The principles of oncologic resection for colon cancer are based on primary tumor excision associated with blood supply and lymph node (LN) drainage (1). Resection of the tumor and its vessels are relatively standardized, while the extent of the mesenteric lymphadenectomy can be variable. This topic can affect the quality of specimen, the nodal yield and potentially the survival outcomes for the patient through under-staging (2).
From literature we know that the distribution pattern of LNs metastasis in resected specimens is extremely variable. The first metastatic node was found in the pericolic area outside 5 cm from the tumor in 18% of cases (3). Patients with cecal and ascending colon cancer had most frequently metastasis in the ileocolic LNs, while the LNs metastasis along the right branch of the middle colic artery (MCA) occurred only in 6.1% of patients with cecal cancer (4). An adequate oncological resection requires a minimum of 12 nodes removed but there is recent evidence that shows how this is still a substandard LN yield (5,6). There are in literature several evidence that confirm how complete mesocolic excision (CME) perform more radical surgery with a larger mesenteric specimen resulting in a higher number of harvested LNs, improving survival outcomes compared to conventional colectomy (7). This is the result of higher central vascular ligation (CVL) that contains more LNs with CME than conventional surgery for colon cancer (8). In the JSCCR guidelines 2019 (9), the extent of LNs dissection for cancer is well described. For pTis, D1 dissection can be performed. For pT1–cT2 at least D2 dissection is necessary. From cT3 to Ct 4b, D3 lymphadenectomy is recommended. For an adequate D3 lymphadenectomy, in right colectomy, the lymphatic territory of the nodes central station around the AMS must be correctly removed (LN stations 213–223).
In recent years, indocyanine green (ICG) fluorescence imaging (FI) has been indicated as a surgical tool with increasing applications in colorectal surgery to guide lymphatic mapping and obtain a more precise oncologic resection (10). This information gained from this technology enables real-time decision making potentially changing the operative plan.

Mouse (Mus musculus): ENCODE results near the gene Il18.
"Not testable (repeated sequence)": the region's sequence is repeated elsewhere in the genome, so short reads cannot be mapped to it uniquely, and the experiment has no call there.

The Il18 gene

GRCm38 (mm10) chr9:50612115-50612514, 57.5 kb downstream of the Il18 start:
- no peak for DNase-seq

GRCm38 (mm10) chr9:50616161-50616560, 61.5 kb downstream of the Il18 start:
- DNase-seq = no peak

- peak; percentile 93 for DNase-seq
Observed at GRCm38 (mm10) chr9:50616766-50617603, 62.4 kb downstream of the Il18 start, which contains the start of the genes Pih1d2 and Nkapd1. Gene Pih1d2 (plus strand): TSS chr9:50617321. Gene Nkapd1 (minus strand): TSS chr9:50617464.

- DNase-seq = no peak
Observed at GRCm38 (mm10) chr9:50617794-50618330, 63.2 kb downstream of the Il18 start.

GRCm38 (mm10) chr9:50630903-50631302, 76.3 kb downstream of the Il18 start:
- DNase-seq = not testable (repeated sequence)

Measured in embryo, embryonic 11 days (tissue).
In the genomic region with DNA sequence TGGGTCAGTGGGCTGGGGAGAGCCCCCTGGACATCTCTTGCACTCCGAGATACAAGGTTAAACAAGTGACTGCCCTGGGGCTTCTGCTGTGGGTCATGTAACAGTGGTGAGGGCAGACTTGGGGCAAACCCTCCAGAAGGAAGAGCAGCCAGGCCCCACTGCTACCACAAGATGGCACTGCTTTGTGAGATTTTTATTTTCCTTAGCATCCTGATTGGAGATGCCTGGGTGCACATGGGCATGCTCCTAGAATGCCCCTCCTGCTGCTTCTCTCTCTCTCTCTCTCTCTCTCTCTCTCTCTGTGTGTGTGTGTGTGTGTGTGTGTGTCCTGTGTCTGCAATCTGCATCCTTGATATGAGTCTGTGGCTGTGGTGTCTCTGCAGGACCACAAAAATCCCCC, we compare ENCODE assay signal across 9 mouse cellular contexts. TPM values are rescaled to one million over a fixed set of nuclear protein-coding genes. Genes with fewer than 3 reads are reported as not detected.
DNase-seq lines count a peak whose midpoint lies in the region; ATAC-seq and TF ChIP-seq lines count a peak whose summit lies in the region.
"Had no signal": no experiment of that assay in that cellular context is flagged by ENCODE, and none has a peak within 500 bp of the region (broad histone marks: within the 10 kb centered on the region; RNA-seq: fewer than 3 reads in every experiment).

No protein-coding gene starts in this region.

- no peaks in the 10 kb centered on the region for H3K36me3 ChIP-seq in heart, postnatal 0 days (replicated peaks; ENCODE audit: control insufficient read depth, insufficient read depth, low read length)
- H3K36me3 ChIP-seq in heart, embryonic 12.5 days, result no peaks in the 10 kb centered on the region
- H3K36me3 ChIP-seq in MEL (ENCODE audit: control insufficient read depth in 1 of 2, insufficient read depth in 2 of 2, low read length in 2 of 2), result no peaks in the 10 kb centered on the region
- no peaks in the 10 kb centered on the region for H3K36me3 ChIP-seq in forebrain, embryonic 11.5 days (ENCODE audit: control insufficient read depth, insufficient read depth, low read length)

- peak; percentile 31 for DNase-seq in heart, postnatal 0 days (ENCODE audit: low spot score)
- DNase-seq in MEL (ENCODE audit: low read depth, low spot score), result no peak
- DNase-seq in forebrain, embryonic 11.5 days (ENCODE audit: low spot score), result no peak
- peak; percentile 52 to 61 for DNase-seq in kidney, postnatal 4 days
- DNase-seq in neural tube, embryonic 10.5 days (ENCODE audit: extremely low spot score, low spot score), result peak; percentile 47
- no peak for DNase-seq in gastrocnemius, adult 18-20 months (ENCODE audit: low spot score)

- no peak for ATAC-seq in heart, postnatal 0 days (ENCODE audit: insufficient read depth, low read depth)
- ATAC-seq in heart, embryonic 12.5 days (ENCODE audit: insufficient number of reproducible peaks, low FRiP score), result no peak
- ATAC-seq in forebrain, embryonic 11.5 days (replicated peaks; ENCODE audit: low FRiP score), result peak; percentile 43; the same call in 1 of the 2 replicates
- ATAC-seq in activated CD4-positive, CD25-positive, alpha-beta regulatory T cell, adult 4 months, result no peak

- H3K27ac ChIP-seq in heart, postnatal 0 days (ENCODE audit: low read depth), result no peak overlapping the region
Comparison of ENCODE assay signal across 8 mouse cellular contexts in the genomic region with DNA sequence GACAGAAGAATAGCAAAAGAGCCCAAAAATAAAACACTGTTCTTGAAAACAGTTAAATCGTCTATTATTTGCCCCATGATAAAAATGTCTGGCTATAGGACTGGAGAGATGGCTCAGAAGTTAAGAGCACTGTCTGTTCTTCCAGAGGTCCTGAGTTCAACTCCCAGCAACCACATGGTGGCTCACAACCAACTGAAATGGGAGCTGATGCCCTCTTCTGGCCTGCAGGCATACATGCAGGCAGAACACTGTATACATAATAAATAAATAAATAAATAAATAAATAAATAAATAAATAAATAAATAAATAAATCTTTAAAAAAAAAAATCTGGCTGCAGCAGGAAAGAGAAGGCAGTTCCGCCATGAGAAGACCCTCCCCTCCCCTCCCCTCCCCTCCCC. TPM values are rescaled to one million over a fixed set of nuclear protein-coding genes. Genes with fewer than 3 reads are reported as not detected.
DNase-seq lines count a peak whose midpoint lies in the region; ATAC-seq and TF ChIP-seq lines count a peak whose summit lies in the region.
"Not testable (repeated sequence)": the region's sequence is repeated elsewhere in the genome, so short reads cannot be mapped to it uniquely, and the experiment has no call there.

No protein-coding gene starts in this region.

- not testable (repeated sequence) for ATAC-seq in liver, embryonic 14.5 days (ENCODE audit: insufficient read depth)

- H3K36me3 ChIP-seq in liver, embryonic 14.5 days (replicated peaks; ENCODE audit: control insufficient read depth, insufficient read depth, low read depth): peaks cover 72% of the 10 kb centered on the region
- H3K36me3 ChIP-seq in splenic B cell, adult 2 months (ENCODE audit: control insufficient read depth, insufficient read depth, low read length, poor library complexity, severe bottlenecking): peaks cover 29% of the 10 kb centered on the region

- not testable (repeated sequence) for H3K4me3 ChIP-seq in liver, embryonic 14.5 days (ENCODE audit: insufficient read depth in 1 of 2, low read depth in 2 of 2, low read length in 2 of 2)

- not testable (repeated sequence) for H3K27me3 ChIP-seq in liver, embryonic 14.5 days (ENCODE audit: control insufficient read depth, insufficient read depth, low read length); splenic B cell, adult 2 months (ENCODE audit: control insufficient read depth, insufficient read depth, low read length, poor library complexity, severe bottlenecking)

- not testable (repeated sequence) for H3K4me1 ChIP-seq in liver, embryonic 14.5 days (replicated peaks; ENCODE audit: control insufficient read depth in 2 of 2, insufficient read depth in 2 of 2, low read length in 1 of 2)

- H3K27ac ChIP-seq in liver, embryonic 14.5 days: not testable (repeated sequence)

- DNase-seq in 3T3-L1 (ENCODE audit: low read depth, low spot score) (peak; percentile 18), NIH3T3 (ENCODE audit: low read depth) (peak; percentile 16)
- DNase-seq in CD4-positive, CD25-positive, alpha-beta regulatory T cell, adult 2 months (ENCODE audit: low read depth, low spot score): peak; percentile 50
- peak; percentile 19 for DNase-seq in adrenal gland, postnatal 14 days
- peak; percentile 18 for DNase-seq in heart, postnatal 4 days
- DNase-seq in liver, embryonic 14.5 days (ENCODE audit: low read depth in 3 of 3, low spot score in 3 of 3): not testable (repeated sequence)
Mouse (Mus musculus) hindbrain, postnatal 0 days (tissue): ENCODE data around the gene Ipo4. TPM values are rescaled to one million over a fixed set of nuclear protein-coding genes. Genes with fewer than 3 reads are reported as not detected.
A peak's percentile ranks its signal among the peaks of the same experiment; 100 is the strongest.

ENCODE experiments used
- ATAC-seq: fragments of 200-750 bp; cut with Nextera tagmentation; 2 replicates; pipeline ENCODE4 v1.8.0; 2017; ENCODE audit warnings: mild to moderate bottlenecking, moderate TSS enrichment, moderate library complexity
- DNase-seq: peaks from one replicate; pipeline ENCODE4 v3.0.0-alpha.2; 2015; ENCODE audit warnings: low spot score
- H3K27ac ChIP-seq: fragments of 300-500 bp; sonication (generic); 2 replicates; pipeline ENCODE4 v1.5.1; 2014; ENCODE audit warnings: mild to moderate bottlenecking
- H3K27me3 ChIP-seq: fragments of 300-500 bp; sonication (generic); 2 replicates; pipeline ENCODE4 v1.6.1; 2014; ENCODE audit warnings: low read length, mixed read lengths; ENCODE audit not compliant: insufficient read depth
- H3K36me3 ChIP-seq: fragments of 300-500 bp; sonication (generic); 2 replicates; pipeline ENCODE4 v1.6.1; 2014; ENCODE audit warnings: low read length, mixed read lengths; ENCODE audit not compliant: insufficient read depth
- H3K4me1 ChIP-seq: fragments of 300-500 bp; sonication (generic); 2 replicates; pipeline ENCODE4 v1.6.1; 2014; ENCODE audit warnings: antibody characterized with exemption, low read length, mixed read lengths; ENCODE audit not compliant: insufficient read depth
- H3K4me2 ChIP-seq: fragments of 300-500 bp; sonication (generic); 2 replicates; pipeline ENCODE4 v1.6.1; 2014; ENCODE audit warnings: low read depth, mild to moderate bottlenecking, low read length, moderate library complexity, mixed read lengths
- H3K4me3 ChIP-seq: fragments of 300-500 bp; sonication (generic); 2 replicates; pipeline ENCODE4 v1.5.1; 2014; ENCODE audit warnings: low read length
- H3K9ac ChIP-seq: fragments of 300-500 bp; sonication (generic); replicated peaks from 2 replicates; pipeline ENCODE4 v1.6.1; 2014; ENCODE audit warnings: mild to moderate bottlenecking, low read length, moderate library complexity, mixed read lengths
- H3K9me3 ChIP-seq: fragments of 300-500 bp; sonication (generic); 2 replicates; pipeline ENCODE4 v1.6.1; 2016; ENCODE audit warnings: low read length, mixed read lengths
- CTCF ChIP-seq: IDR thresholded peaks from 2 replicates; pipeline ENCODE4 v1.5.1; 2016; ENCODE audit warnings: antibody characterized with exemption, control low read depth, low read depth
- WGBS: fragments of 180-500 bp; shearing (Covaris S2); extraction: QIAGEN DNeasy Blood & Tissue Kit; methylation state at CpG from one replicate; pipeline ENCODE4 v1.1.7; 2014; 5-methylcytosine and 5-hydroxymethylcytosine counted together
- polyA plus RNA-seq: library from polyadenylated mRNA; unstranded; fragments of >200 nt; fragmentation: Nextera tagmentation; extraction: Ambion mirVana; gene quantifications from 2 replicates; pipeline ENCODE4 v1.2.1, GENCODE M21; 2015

The aim of this study was to visualize lymphatic flow during right colectomy using ICG technology to analyze whether this method can modify the standard CME lymphadenectomy and can help to obtain a greater accuracy in lymphadenectomy. We present the following article in accordance with the STROBE reporting checklist (available at http://dx.doi.org/10.21037/ales-20-62).
This is a prospective, non-randomized, monocentric pilot study. It was prospectively designed and all patients provided informed consent before the procedure. Internal institutional review board approval was obtained. The study is conformed to the provisions of the Declaration of Helsinki (as revised in 2013).
From January 2019 to October 2019 we prospectively analyzed 20 patients with diagnosis of right colon cancer and treated by videolaparoscopic right hemicolectomy CME/D3 lymphadenectomy guided by Fluorescence and intraoperative subserosal injection of ICG. All cases were performed by a single skilled, laparoscopic colorectal surgeon. We include in this study patients aged between 18 and 75 with diagnosis of cecal, ascending and right flessure tumor, preoperative staging T2, T3, T4, any N and M0. All patients had a clear histologic diagnosis of colon cancer (confirmed by endoscopy and computed tomography imaging). We only included patients with a performance status of 0–2, adequate cardiac, renal, pulmonary and bone marrow function. Exclusion criteria were: patients with transverse colon cancer, synchronous colorectal cancer (CLRC) or other tumors, distance or locoregional metastases detected with CT scan, allergy or history of adverse reaction to ICG, iodine or iodine dyes.
In all cases lesion was preoperatively marked with black ink. Surgical resection was performed within 4 weeks from diagnosis. All patients underwent laparoscopic right hemicolectomy with CME and CVL with intraoperative real-time visualization of the lymph flow using ICG-fluorescence lymphangiography.